The 2019 Financial Conduct Authority’s (FCA) annual report, released in July, revealed, as expected, the need to reinforce the UK’s financial markets by making it hostile to money laundering criminals. Approximately £100bn is laundered through the UK every year and over the last several weeks a severe clampdown has taken place across the UK to stem the destructive plague that is money laundering. Lloyd’s bank recently froze 8,000 unverified offshore accounts after a money laundering crackdown and a recent embargo on suspected money laundering has resulted in 51 bureaux de change and currency transfer businesses being raided by police.
Additionally, the increase in criminals turning to modern technologies and alternative financial systems has reemphasised the call for greater transparency in money laundering standards. Coincidentally, the ease with which money can easily be moved between several bank accounts around the world in a matter of hours, alongside limitations in existing legislation aimed at countering money laundering, has meant authorities and businesses fail to keep pace with the ever-developing tactics used by criminals.
Effectively plugging these gaps is no easy feat. It requires placing a greater emphasis on collaborative approaches to data sharing across borders, thus increasing the transparency of financial transactions as they originate. Speedy access to information around the origins of transactions and the identities of transacting parties is a key tool that may be used to increase trust and safety, therefore limiting the likelihood of money laundering and instances of identity fraud.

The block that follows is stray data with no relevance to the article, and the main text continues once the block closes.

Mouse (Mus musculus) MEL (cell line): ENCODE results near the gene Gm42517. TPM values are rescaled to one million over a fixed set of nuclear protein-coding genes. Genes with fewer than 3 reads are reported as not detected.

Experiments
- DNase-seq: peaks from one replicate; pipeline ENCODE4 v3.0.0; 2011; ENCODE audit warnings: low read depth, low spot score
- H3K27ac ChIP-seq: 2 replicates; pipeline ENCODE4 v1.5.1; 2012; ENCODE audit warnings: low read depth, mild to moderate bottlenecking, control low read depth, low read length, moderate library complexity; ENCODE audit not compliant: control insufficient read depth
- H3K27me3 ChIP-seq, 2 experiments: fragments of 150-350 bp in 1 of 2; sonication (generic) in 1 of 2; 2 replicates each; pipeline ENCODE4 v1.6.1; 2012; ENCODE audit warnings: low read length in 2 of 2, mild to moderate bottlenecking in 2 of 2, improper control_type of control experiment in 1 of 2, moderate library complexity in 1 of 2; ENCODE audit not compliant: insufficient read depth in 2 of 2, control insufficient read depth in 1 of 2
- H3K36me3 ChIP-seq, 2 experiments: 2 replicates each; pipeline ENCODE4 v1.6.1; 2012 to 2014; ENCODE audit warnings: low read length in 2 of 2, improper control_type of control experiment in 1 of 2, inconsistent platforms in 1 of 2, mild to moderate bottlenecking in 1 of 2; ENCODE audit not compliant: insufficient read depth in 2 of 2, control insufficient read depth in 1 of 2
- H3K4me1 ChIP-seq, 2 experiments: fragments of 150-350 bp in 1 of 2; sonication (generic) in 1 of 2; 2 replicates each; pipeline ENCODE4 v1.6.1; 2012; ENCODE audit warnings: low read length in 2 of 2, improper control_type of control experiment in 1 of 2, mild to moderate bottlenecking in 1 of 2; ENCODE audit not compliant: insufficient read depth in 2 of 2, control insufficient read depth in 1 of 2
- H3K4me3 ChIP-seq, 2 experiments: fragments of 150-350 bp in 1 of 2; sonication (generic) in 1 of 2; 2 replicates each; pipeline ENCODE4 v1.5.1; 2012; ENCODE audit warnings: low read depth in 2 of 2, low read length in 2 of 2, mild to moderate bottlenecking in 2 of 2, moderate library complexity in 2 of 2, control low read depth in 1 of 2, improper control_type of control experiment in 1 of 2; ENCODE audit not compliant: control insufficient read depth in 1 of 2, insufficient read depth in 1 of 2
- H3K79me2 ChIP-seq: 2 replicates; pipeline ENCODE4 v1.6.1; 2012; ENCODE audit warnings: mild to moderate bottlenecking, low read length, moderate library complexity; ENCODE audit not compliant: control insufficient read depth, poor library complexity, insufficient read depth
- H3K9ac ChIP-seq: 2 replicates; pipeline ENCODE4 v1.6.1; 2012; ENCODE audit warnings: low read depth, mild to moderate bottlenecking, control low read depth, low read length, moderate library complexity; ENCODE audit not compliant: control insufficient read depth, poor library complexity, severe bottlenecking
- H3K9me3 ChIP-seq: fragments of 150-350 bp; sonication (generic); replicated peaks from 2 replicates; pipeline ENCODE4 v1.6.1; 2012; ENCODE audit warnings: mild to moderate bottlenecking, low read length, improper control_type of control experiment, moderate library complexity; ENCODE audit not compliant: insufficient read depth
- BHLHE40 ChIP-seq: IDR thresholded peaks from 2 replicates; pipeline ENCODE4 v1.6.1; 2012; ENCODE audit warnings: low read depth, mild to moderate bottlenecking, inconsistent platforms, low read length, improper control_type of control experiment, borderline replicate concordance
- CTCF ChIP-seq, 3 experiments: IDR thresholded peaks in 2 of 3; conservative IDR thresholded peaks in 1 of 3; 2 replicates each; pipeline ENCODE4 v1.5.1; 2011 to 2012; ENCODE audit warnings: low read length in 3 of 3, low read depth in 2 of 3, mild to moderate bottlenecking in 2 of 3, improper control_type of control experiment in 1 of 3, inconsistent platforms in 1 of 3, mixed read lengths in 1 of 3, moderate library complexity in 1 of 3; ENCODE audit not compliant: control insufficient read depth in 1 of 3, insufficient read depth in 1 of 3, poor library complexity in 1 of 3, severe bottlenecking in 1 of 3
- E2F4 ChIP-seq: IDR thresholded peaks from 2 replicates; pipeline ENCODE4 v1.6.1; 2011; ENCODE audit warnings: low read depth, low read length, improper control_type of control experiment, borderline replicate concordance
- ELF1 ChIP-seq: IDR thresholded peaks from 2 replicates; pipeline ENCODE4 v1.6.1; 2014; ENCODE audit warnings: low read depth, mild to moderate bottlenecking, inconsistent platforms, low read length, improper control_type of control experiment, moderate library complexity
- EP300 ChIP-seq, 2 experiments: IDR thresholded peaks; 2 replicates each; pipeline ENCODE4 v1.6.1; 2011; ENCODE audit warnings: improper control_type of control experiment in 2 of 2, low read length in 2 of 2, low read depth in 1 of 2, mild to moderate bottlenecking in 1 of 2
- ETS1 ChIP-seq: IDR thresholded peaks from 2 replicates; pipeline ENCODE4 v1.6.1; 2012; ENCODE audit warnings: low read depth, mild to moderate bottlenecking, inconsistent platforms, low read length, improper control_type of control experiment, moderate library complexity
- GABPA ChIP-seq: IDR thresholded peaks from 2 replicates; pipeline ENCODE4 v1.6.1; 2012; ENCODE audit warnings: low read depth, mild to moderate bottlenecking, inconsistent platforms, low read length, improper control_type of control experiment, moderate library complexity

Availability of real-time data
Movement of cash is the life-force of money laundering. By verifying the entity and checking the key beneficiaries against watch lists, organisations have access to information that can help them differentiate between legal and illicit transactions to avoid doing business with criminals. The availability of real-time data sourced from public and private networks offers a convenient and modernised way to identify and verify the account holders. This notion of cross-border collaboration and shared data eliminates the opaque nature of financial transactions and empowers organisations to stay one step ahead of criminals and effectively outsmart them.
The outlook for Anti-Money Laundering (AML) and Know Your Customer (KYC) monitoring has seen a shift towards automated systems and artificial intelligence empowering companies to search through millions of documents instantaneously through a single touch point — a powerful tool for the successful authentication of personally identifiable information. Universally, businesses are enjoying the benefits of a global ecosystem precipitated by the expansion of the internet.
Financial transactions are a mainstay of the new global online economy; therefore, the obligation falls on organisations operating within the ecosystem to uphold the highest levels of anti-fraud and AML-compliance identity verification standards and remain responsible in how they verify business and customer data.
Due to the ability of fraudsters to continuously adapt their nefarious ways, organisations are required to have procedures in place to anticipate and deal with various emergency scenarios. The ability to review and adjust these processes on an ongoing basis and stress-test them is a sure-fire way to ensure they are capable of defending your business.
This post first appeared on Financial IT.